From Father To Son, This 1991 Yamaha FZR 1000 Is A Sport Bike Heirloom
Photography by Andrea Casano
Although the FZR 1000 was an important step for Yamaha and sport bikes in general, this is not the story of the model’s impact on the motorcycle market, but rather the story of this particular FZR’s impact on the father and son who count it as a family member. Steeped in sentimental value, a reflection of their passion for engineering and design, it was always more than a machine to them—but what a machine.
The angular, forward lean of the lines; the intakes sliced into the bodywork below the fairing; the brushed aluminum steering crown; the livery. The livery! As a complete package and when broken down component by component, the Russo family’s FZR 1000 epitomizes sport bike styling of the 1990s.
Gaspare Russo was a sport bike and moto racing enthusiast who did an excellent job of sharing his obsession with his son, Toto. In the 1980s, Gaspare made sure to not miss a single race weekend (whether that be in person with Toto in tow, or watching on the television together), and the pair got to experience some of the greatest shows of talent on two wheels. They saw Wayne Rainey dogfighting with Kevin Schwantz, Randy Mamola and Kenny Roberts in their primes, but from Toto’s perspective there was no rider more mythic than his good old dad. No pro could compare; “Every Sunday, I’d watch him get on his bike with his brightly colored leathers. I’d just sit in awe, in reverence, dreaming that one day I could wear the same suit and ride the same bike.
Gaspare would come back from rides with his friends and recount them to a young, rapt-attention Toto. “With my imagination, I felt like I was inside his helmet. I felt like I was in a world motorcycle race, detached from reality, past the limits,” Toto continues. “He would tell me about peak speeds in excess of even the magical 300km/h mark. I still have my doubts on that 300km/h claim, but the fact that I could also believe it made it that much more intriguing in the moment.”
Gaspare and Toto fed off of each other’s enthusiasm, but their time together was cut tragically short. Stricken by a very rare disease, Gaspare passed away at far too young an age. The passion instilled in Toto never faded though, and he keeps his father’s spirit alive and well behind the handlebars. For in addition to being a connoisseur of motorcycling, Toto is a collector and frequent rider. At the time of writing, his collection consists of 11 bikes, including such standouts as a Kawasaki ZXR-750 (winner of the Superbike World Championship in 1993 with Scott Russel riding), a Suzuki RG250 gamma, and a first-series Yamaha YZF-R1 to list a few of the Japanese rockets in his Italian garage.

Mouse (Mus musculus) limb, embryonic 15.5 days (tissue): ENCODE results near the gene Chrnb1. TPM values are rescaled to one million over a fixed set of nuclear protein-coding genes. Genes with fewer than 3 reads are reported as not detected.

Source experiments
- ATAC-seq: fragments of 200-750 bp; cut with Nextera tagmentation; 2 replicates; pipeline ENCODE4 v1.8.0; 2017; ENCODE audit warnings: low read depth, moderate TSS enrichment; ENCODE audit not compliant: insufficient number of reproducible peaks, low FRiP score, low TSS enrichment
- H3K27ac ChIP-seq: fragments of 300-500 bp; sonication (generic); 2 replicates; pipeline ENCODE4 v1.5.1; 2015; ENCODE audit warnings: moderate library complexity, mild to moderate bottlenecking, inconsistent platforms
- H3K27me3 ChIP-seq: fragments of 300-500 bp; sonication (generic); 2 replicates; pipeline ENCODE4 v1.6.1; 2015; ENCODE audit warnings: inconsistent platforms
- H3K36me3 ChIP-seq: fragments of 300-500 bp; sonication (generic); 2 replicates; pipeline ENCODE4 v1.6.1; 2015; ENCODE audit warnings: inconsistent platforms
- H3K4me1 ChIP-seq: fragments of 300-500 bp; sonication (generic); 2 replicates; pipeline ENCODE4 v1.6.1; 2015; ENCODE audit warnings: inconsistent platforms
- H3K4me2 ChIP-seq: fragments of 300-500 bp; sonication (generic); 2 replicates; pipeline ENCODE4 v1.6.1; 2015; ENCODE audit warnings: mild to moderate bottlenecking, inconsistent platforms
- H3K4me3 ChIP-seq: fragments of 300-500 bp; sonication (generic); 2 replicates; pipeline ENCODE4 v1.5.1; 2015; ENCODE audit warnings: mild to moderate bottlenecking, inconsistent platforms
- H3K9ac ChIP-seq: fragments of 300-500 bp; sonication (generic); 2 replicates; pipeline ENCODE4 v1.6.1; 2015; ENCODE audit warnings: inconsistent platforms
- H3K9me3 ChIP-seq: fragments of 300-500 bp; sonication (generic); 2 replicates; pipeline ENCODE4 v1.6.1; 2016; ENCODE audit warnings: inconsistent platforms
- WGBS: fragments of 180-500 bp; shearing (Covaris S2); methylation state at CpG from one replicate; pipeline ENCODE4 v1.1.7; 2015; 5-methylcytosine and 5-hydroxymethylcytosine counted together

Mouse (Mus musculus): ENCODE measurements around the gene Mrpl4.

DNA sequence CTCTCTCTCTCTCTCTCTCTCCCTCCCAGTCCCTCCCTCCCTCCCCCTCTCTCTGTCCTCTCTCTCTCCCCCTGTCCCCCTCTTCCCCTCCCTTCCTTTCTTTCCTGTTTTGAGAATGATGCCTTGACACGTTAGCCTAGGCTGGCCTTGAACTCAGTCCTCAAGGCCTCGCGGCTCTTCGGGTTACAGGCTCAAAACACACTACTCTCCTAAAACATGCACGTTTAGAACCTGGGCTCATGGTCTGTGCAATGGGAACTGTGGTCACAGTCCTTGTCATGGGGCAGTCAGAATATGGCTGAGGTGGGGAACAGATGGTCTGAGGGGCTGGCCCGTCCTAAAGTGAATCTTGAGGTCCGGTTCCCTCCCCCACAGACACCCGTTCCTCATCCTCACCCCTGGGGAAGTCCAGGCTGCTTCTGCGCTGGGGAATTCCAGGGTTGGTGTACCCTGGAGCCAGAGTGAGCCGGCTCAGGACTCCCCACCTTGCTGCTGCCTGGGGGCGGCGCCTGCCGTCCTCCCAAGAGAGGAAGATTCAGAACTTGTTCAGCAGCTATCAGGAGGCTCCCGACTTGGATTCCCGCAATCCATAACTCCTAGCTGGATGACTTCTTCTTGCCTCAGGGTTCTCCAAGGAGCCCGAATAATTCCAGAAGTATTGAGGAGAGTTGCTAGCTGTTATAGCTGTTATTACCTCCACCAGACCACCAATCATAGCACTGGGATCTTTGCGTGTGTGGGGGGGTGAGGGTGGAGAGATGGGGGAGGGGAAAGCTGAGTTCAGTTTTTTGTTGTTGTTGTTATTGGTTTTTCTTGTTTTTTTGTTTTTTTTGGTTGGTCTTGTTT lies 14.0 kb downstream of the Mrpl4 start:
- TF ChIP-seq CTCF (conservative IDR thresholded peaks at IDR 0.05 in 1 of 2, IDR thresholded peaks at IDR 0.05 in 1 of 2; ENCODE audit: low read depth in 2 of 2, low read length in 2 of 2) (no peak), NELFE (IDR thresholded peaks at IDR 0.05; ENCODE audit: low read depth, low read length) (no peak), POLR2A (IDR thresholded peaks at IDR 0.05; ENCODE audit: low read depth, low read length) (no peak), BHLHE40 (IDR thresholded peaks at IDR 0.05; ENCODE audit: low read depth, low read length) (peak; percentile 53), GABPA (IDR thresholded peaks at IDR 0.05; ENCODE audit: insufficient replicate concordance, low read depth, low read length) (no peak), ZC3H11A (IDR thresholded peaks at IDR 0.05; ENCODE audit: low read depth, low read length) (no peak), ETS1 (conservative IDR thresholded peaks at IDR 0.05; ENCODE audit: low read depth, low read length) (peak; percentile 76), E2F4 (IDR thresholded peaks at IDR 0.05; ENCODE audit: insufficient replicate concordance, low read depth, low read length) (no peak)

But it goes beyond the bikes. Toto is what I would call a “thorough enthusiast.” In his home there are Minichamps models that Gaspare had signed by their riders—alongside other personal memorabilia like the film photos of the Targa Florio that Gaspare took on his frequent attendances—and you won’t catch Toto wearing a hodgepodge gear when he goes for a ride. Instead, as you can clearly see, Toto makes a point to dress the part when it comes to high-performance riding gear. His helmet in these shots for instance, is a faithful replica of the Arai that Freddie Spencer wore in 1986. Spencer rode a Honda of course, but I’ll be damned if the livery doesn’t fit perfectly with Toto’s Yamaha. Among his impressive collection, this Yamaha stands out for being the very same bike that his father Gaspare used to ride.
It was May 14th, 2014, the day before Toto’s birthday, when he received the call. A friend of his father is on the other line, telling Toto that he has a bike that he doesn’t use anymore and would he be interested in it? Toto picked it up the same day.